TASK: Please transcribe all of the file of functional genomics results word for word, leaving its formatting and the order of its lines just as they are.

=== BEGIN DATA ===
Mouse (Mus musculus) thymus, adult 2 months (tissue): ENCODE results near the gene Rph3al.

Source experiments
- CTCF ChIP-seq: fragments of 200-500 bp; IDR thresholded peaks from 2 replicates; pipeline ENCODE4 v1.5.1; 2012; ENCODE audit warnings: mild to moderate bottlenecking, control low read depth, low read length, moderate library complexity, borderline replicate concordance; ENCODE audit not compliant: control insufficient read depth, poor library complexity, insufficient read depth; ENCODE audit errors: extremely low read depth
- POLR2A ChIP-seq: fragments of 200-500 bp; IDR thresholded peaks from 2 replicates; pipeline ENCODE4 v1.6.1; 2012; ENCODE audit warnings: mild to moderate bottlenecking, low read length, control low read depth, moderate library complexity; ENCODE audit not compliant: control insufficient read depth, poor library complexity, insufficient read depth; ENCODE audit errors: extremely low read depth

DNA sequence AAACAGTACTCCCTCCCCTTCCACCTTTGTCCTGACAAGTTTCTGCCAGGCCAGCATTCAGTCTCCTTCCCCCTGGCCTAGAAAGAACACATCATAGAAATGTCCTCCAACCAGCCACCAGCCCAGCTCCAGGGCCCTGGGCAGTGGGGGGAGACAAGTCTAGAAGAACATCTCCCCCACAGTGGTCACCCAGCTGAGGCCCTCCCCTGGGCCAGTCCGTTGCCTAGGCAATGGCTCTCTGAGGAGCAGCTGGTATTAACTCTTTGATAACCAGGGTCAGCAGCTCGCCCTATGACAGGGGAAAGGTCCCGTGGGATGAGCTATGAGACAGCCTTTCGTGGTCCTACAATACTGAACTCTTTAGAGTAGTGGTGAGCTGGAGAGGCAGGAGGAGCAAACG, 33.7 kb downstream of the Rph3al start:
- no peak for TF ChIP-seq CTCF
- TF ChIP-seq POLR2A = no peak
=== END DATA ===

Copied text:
Mouse (Mus musculus) thymus, adult 2 months (tissue): ENCODE results near the gene Rph3al.

Source experiments
- CTCF ChIP-seq: fragments of 200-500 bp; IDR thresholded peaks from 2 replicates; pipeline ENCODE4 v1.5.1; 2012; ENCODE audit warnings: mild to moderate bottlenecking, control low read depth, low read length, moderate library complexity, borderline replicate concordance; ENCODE audit not compliant: control insufficient read depth, poor library complexity, insufficient read depth; ENCODE audit errors: extremely low read depth
- POLR2A ChIP-seq: fragments of 200-500 bp; IDR thresholded peaks from 2 replicates; pipeline ENCODE4 v1.6.1; 2012; ENCODE audit warnings: mild to moderate bottlenecking, low read length, control low read depth, moderate library complexity; ENCODE audit not compliant: control insufficient read depth, poor library complexity, insufficient read depth; ENCODE audit errors: extremely low read depth

DNA sequence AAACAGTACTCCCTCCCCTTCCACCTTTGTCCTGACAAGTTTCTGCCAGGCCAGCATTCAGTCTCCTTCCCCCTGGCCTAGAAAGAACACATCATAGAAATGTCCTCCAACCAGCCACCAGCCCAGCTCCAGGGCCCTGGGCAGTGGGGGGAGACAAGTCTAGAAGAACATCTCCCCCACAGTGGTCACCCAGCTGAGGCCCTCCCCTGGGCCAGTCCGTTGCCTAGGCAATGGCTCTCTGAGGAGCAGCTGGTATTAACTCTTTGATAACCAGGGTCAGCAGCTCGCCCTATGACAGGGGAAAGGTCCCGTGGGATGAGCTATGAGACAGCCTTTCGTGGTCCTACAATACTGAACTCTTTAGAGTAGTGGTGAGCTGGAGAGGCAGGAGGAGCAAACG, 33.7 kb downstream of the Rph3al start:
- no peak for TF ChIP-seq CTCF
- TF ChIP-seq POLR2A = no peak